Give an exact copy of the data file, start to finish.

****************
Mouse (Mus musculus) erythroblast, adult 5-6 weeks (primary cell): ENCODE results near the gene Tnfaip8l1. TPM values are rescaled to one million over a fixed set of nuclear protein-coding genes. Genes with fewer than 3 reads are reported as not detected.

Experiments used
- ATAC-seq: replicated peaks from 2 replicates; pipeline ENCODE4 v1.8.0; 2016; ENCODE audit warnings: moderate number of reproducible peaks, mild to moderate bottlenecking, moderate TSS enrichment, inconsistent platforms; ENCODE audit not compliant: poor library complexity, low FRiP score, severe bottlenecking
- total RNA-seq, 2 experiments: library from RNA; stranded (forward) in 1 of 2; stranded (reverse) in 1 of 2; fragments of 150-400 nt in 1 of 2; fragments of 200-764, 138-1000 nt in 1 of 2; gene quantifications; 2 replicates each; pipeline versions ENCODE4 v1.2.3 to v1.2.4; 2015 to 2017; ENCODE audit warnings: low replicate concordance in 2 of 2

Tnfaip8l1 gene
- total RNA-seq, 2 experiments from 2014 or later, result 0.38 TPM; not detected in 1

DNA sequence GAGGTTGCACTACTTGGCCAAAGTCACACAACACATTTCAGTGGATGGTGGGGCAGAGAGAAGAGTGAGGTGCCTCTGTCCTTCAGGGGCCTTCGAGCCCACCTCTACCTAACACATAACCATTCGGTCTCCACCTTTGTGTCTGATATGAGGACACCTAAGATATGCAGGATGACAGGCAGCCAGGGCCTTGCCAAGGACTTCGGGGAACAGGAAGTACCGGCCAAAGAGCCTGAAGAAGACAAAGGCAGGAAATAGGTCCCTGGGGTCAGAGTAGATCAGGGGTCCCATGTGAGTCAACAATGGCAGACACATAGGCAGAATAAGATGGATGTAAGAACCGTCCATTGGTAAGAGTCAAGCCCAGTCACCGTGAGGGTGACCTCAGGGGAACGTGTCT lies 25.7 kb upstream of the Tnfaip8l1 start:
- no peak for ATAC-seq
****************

Mouse (Mus musculus) erythroblast, adult 5-6 weeks (primary cell): ENCODE results near the gene Tnfaip8l1. TPM values are rescaled to one million over a fixed set of nuclear protein-coding genes. Genes with fewer than 3 reads are reported as not detected.

Experiments used
- ATAC-seq: replicated peaks from 2 replicates; pipeline ENCODE4 v1.8.0; 2016; ENCODE audit warnings: moderate number of reproducible peaks, mild to moderate bottlenecking, moderate TSS enrichment, inconsistent platforms; ENCODE audit not compliant: poor library complexity, low FRiP score, severe bottlenecking
- total RNA-seq, 2 experiments: library from RNA; stranded (forward) in 1 of 2; stranded (reverse) in 1 of 2; fragments of 150-400 nt in 1 of 2; fragments of 200-764, 138-1000 nt in 1 of 2; gene quantifications; 2 replicates each; pipeline versions ENCODE4 v1.2.3 to v1.2.4; 2015 to 2017; ENCODE audit warnings: low replicate concordance in 2 of 2

Tnfaip8l1 gene
- total RNA-seq, 2 experiments from 2014 or later, result 0.38 TPM; not detected in 1

DNA sequence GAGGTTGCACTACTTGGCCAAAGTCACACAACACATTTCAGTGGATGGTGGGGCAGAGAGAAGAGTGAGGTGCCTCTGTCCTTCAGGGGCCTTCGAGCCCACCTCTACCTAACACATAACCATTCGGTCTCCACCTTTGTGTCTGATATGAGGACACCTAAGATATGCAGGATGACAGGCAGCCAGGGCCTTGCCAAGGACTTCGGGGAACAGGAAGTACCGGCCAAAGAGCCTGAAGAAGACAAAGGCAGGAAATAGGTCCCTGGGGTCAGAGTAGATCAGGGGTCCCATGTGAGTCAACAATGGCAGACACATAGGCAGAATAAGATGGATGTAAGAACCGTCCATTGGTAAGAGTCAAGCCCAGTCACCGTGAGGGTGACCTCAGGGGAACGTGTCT lies 25.7 kb upstream of the Tnfaip8l1 start:
- no peak for ATAC-seq